Ampcare will be busy training ESP in following areas, find one near you:
Houston, Texas Saturday, March 4th
Kowloon, Hong Kong Sunday, March 12th
Arlington, Texas Saturday, March 25th
Austin, Texas Friday, March 31st
Phoenix, Arizona Friday, April 7th
Register for these Ampcare courses at www.ampcarellc.com
Diets for Dysphagia – The Academy of Nutrition and Dietetics, and ASHA together announce their support of a new global initiative to standardize diets for dysphagia on January 31, 2017.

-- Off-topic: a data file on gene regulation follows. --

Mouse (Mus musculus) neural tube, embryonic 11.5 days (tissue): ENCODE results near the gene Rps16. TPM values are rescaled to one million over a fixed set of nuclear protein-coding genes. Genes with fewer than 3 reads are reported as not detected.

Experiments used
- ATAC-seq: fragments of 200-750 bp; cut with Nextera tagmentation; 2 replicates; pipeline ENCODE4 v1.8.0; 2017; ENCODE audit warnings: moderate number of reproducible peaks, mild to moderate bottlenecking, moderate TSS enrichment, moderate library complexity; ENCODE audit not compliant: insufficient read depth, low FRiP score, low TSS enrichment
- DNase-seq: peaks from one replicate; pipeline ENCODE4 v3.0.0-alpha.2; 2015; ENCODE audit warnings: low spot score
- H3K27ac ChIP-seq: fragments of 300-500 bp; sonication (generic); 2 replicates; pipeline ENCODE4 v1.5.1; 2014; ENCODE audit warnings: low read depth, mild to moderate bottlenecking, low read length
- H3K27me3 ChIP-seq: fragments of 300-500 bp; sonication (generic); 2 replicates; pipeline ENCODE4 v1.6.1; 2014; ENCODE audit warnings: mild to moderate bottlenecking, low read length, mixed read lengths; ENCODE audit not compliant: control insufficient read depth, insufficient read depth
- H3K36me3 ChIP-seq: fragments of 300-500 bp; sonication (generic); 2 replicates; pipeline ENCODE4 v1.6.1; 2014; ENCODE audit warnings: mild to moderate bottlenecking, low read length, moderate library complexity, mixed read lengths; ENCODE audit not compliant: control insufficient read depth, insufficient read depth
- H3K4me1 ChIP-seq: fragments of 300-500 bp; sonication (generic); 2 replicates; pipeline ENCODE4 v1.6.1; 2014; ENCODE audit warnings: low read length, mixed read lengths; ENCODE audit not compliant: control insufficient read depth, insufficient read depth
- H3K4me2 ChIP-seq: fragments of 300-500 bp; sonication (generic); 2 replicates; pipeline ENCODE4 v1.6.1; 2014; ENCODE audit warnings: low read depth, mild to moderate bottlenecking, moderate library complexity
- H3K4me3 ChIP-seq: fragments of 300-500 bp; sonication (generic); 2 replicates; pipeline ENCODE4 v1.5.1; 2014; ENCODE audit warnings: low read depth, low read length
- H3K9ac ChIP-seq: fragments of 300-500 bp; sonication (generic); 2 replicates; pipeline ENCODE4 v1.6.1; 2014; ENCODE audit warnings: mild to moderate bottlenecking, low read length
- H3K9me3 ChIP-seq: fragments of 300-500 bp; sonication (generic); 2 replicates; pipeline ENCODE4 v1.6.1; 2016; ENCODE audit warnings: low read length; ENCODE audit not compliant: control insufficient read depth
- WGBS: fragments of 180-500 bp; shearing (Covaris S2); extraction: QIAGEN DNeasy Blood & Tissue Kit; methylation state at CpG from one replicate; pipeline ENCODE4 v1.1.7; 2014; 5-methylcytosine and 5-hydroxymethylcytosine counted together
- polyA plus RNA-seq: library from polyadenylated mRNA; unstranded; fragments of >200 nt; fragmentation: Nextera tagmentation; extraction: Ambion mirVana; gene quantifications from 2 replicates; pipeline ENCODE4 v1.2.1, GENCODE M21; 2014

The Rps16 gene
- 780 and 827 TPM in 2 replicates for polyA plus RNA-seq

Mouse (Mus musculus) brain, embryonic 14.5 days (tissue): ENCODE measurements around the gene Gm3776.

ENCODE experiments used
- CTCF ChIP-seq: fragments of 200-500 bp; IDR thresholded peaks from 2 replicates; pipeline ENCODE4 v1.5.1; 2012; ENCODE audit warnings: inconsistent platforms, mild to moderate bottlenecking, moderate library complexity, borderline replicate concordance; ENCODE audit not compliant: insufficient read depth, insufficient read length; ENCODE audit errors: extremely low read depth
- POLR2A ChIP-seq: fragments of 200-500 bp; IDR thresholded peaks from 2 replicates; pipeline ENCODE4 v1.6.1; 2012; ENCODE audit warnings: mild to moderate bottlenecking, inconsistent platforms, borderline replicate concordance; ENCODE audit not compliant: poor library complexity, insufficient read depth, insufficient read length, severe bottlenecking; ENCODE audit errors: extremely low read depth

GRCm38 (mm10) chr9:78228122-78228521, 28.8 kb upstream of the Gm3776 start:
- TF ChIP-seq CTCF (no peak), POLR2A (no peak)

Dysphagia Tidbit – Pitt researcher receives NSF CAREER Award to develop improved screening method for dysphagia – Dysphagia, or swallowing disorders, affects nearly one in 25 adults, especially the elderly and those who have suffered a stroke or neurological disease, and results in approximately 150,000 hospitalizations annually. A patient’s risk for dysphagia is first diagnosed by screening, and may require an endoscopy or fluoroscopy for further evaluation. However, some patients who aspirate do so silently, causing doctors to misdiagnose. To develop an improved screening method for dysphagia, the National Science Foundation awarded a researcher at the University of Pittsburgh’s Swanson School of Engineering a CAREER Award through the NSF’s Division of Chemical, Bioengineering, Environmental, and Transport Systems. Ervin Sejdic, assistant professor of electrical and computer engineering, received a five-year, $549,139 award to further research using high-resolution vibration and sound recordings that would help doctors diagnose dysphagia and assist patients in improving how to properly swallow while eating or drinking. Dr. Sejdic, who began this research while a postdoctoral associate at the University of Toronto and Holland Bloorview Kids Rehabilitation Hospital, Canada’s largest children’s rehabilitation hospital, explained that an improved, non-invasive method to detect dysphagia could help to reduce patient risk and hospitalization.” By using modern data analytics we can compare and contrast the sound and vibrations of normal swallowing against patients with dysphagia,” Dr. Sejdic explained. “This allows us to understand how the airway normally protects itself during swallowing to avoid aspiration, and how this is affected during dysphagia, without the need for surgery or intubation.” According to Dr. Sejdic, patients with silent dysphagia may pass a traditional screening, which increases the potential for choking and suffocation. Analyzing the sounds and vibrations from the neck would not only reduce the incidence of silent aspiration, but also the need for conservative recommendations that limit eating and drinking for individuals with neurological disabilities such as multiple sclerosis or ALS. In addition to developing the technology, the award will allow Dr. Sejdic to collaborate with speech language pathologists to develop an online learning module to further education and outreach throughout the U.S. He would also like to utilize the data analysis to design a mobile device that would help patients while eating, but notes that possibility is several years in the future. “Endoscopy and fluoroscopy are still the gold standard for detecting dysphagia,” Dr. Sejdic said. “For now we’re not looking at replacing them but rather enhancing and improving the screening process.” News Medical Life Science, February 14, 2017.